MABERRY:  I was contacted directly by a vice president at Universal Pictures and offered the gig.  I did not get to see the movie, however, until a week after the book came out.  I worked from the original script by David Self.  I was asked to turn in the completed novel in eight weeks, which is pretty fast.  It was the fastest I’d written a book.  Of course, it was also a shorter novel than my previous books.  Ghost Road Blues was my shortest previous novel, but at 140,000 words it was fifty-five thousand words longer than The Wolfman.

To write the book, I first read the script through end to end without making notes.  I read it to appreciate the story, the characters, the writing, the dialogue and the pace. Then I re-read and made notes on things I needed to research and things I wanted to include.  Ideas occurred to me during the first two read-throughs and made a bunch of notes on themes, character traits and motifs.

After that I pulled out a scene and did a draft to get a feel of the voice.  Understand, I never got to see the film.  I was working entirely off of the script, a movie trailer and a handful of early production sketches.  So, I had no idea how the actors would interpret the lines or how the director would be crafting mood through camera angles, lighting, etc.

When I asked Universal how they wanted me to approach the writing, they said to make it my own.   I took them at their word, and when I sat down to write I was determined to write the best novel I could.  Understand, I wasn’t trying to novelize a movie script, I was writing a novel.  I wrote it so that people would enjoy reading it.

One of the challenges to adapting a novel is the fact that a line of script might translate to pages and pages of story.  For example, in the first draft of the script I read there was a scene of the moon rising above some ancient standing stones.  The script describes a visual and that’s it.  I took that and built a motif of the moon as a predatory goddess of the hunt, and echoed that through the story.

HUTCHINS: You've written for Marvel Comics titles such as Black Panther. Totally frickin' awesome. Were you a fan of the genre before you started working with Marvel? It's a highly collaborative medium; as a prose author who often flies solo, was that a challenging adjustment?

MABERRY: I grew up with Marvel Comics.  I remember going into a store to but my first comic book ... Fantastic Four #66.  Brand spanking new.  I was hooked from the jump, and I collected comics up until around 1990.  Then I stopped for a while; but when Marvel’s editor-in-chief Axel Alonso reached out and asked me if I wanted to write for them, I started right back up again.  Now I sink a bunch of bucks every week at the comic book store.

The process of adjustment was interesting.  Writing novels is a very solitary process. It’s just you.  Comics are different, and the process is faster.  With comics it starts with a pitch to an editor, which comes with some discussion and idea-swapping.  Then the writer does the script and dribbles it back to the editor, who often has notes.  That’s a process.  Then the artist gets the script and roughs it out.  The editor gives him notes and lets the writer see the pencil sketches. After more edits, the artist does the finished pencils, then an inker steps in.  And then the letterer.  It’s complicated and there are a million emails firing back and forth.  So, to make it work you have to learn how to play with the whole team, and to allow each member of the team to have an equal voice.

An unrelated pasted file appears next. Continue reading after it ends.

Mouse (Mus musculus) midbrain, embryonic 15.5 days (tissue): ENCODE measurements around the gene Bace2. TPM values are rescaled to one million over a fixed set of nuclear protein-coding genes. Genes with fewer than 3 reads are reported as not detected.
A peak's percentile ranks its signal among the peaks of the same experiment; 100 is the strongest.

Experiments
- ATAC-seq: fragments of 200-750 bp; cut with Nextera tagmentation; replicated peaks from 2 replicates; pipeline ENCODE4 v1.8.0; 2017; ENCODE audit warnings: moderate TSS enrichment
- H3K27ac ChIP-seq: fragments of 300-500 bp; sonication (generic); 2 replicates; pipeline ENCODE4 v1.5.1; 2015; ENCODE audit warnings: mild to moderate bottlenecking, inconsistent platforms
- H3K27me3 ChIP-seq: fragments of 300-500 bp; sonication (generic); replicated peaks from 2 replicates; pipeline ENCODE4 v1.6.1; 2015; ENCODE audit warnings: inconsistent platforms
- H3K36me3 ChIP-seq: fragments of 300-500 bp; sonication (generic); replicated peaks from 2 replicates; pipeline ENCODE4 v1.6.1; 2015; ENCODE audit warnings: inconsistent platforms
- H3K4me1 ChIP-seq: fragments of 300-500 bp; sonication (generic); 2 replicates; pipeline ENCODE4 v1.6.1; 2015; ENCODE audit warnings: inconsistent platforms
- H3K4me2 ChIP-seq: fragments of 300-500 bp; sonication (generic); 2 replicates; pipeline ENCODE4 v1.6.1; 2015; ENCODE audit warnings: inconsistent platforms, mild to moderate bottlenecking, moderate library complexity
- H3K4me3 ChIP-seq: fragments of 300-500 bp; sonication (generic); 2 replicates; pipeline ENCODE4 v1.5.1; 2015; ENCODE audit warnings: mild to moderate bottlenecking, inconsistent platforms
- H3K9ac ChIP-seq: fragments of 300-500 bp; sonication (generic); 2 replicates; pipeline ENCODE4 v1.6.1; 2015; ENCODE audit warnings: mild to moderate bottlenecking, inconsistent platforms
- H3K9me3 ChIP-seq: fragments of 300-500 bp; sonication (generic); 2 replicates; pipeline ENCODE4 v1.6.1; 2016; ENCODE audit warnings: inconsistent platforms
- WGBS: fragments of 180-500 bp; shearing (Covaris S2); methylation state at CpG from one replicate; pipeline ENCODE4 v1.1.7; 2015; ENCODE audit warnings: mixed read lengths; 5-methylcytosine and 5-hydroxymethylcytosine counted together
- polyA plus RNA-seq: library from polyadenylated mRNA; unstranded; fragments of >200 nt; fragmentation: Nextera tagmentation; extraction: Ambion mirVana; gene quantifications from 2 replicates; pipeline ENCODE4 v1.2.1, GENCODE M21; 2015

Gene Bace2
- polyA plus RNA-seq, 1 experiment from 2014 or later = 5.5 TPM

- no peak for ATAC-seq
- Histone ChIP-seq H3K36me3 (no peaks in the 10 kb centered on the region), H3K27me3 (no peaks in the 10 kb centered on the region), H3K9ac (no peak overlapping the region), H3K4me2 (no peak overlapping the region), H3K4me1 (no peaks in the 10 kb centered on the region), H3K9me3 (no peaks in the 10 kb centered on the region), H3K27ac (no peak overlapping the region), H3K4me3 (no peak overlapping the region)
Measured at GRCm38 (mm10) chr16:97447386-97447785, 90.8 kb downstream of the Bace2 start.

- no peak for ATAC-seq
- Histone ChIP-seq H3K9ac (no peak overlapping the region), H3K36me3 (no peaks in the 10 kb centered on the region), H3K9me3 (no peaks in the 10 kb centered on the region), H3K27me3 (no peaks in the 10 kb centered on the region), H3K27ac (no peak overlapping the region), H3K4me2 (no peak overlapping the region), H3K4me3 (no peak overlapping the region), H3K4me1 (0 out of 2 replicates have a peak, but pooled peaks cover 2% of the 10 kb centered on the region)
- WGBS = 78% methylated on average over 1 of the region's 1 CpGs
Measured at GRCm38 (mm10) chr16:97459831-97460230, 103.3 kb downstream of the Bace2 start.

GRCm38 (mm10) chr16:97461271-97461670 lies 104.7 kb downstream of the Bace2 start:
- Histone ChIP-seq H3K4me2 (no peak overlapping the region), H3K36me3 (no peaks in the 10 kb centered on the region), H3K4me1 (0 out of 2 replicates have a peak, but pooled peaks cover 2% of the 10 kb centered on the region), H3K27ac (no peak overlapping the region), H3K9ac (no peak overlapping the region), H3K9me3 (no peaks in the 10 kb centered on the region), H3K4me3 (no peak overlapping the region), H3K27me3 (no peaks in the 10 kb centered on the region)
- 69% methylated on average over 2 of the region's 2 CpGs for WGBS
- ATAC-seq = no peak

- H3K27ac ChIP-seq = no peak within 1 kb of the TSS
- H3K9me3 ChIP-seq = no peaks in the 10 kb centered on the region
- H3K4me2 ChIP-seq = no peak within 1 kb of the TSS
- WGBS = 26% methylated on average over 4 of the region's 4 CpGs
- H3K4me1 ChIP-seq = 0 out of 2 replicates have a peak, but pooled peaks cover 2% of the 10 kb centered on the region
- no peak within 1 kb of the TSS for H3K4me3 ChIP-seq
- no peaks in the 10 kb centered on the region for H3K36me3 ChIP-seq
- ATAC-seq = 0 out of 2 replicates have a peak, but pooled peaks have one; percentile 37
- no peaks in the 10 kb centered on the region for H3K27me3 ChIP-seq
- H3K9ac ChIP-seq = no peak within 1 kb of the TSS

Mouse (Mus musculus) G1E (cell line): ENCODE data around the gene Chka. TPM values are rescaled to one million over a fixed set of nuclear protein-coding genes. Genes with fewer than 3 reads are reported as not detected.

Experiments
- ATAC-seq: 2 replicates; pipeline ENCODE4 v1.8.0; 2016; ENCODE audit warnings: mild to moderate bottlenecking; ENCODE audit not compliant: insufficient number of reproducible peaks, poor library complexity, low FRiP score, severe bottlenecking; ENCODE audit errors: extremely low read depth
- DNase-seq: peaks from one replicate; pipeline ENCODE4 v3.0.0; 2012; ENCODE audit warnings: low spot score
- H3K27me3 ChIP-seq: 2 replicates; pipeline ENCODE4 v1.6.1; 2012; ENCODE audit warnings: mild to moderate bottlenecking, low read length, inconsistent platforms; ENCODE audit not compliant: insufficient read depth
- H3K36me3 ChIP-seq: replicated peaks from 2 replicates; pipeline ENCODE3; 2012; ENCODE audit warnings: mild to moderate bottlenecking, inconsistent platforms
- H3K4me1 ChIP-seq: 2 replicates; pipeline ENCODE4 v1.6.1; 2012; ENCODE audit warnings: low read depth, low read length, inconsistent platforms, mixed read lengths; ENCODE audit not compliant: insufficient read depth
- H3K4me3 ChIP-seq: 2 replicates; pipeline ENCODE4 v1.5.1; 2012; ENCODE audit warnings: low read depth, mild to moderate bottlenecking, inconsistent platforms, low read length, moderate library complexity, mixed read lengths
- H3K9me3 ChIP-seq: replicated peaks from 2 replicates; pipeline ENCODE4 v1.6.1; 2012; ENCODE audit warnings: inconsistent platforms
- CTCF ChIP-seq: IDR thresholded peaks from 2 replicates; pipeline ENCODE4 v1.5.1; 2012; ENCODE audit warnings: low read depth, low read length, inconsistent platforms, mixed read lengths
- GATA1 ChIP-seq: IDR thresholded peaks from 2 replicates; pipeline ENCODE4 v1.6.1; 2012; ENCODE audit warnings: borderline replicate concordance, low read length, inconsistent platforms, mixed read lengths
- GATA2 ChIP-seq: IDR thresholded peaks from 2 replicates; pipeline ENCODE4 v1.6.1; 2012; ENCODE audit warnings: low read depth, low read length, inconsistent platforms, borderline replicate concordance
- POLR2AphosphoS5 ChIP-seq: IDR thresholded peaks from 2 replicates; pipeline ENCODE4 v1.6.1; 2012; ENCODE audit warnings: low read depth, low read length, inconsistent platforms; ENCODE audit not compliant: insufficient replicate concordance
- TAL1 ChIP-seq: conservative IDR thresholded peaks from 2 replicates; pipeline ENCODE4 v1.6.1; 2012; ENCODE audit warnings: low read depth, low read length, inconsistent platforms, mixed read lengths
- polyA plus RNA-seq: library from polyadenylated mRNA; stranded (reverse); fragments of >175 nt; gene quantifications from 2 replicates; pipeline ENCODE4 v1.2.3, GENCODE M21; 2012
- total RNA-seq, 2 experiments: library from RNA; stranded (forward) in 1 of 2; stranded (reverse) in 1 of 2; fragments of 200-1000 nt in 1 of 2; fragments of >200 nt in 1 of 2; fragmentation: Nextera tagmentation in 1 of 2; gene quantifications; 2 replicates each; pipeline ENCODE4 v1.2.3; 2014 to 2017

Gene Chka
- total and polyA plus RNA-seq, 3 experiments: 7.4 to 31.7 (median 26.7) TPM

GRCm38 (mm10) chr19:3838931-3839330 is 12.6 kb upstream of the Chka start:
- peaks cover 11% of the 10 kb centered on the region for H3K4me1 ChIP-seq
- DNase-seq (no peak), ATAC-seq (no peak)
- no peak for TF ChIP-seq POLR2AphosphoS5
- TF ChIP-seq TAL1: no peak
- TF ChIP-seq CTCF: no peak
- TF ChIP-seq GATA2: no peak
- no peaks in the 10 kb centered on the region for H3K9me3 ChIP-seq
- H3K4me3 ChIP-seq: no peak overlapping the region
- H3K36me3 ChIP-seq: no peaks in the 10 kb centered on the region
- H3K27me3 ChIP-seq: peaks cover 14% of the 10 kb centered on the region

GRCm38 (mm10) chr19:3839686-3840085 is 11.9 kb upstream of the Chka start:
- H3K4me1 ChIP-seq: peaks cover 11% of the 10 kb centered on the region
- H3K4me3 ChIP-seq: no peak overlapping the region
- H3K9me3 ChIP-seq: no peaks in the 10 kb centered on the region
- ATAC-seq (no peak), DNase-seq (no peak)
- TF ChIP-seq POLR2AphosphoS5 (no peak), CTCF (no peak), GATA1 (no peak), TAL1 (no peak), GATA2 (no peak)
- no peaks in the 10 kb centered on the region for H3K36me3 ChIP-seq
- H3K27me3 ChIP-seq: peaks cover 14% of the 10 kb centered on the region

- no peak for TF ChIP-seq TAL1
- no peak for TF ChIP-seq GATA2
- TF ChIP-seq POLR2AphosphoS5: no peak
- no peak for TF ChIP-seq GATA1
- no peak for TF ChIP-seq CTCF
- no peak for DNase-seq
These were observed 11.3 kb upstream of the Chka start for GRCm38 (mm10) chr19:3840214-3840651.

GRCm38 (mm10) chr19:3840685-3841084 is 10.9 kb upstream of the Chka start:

The biggest challenge for me was to write less and allow the art to say more.  Novels are all about words, and even though writers do the comic book script first, at the end of the day the comic is a visual medium.  Visuals tell the story.

HUTCHINS: I'm always interested in learning what entertainment my favorite creators consume. What creative content -- be it music, TV, books, film, games, etc. -- is really ringing your bell these days, and why?

MABERRY: I have pretty eclectic tastes.  I’m a huge fan of Dexter.  I’ve spoken with Jeff Lindsay, the author of the books, and I’ve been a fan of both the print and TV versions of Dexter.  This season ended with a mind-blowing finale that actually had me screaming at the TV.  I also fell in love with Homeland.  What a first season!  But I dig a bunch of other shows, like Modern Family, Parenthood, Doctor Who, Being Human, Primeval, Luther, Torchwood, Sherlock, and a very small group of reality shows -- Cake Boss, No Reservations, America's Best Dance Crew and So You Think You Can Dance.

As for games ... I’m in awe of anyone who can negotiate today’s modern video games. I apparently lack the gene. Snood taxes my upper range of skill.

I’m digging this season’s crop of movies.  Loved Mission Impossible: Ghost Protocol, Sherlock Holmes, War Horse, The Descendants and We Bought a Zoo. And I have really high hopes for upcoming flicks like Prometheus, The Hobbit, Dark Knight Rises, Spider-Man, Superman and The Avengers.

My relationship with books is obscene.  I buy so many -- in print and for my e-reader. All genres, too.  Crime novels, thrillers, horror, westerns, literary, mainstream, fantasy, Steampunk ... I’m all over the place.  Because of being on the road so much with book tours and convention appearances, I’ve mostly been listening to audiobooks.  And ... yes ... I’ve listened to all of my own books on disk. It’s weird, because I don’t always remember writing some of what I hear.  That’s fun.

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What an incredible Q&A, eh? Maberry's the MAN. Now, on to these free reads.

If you like what you read -- and I'm certain you will -- take the plunge and purchase a copy of Dead of Night via Amazon or another terrific retailer. Enjoy!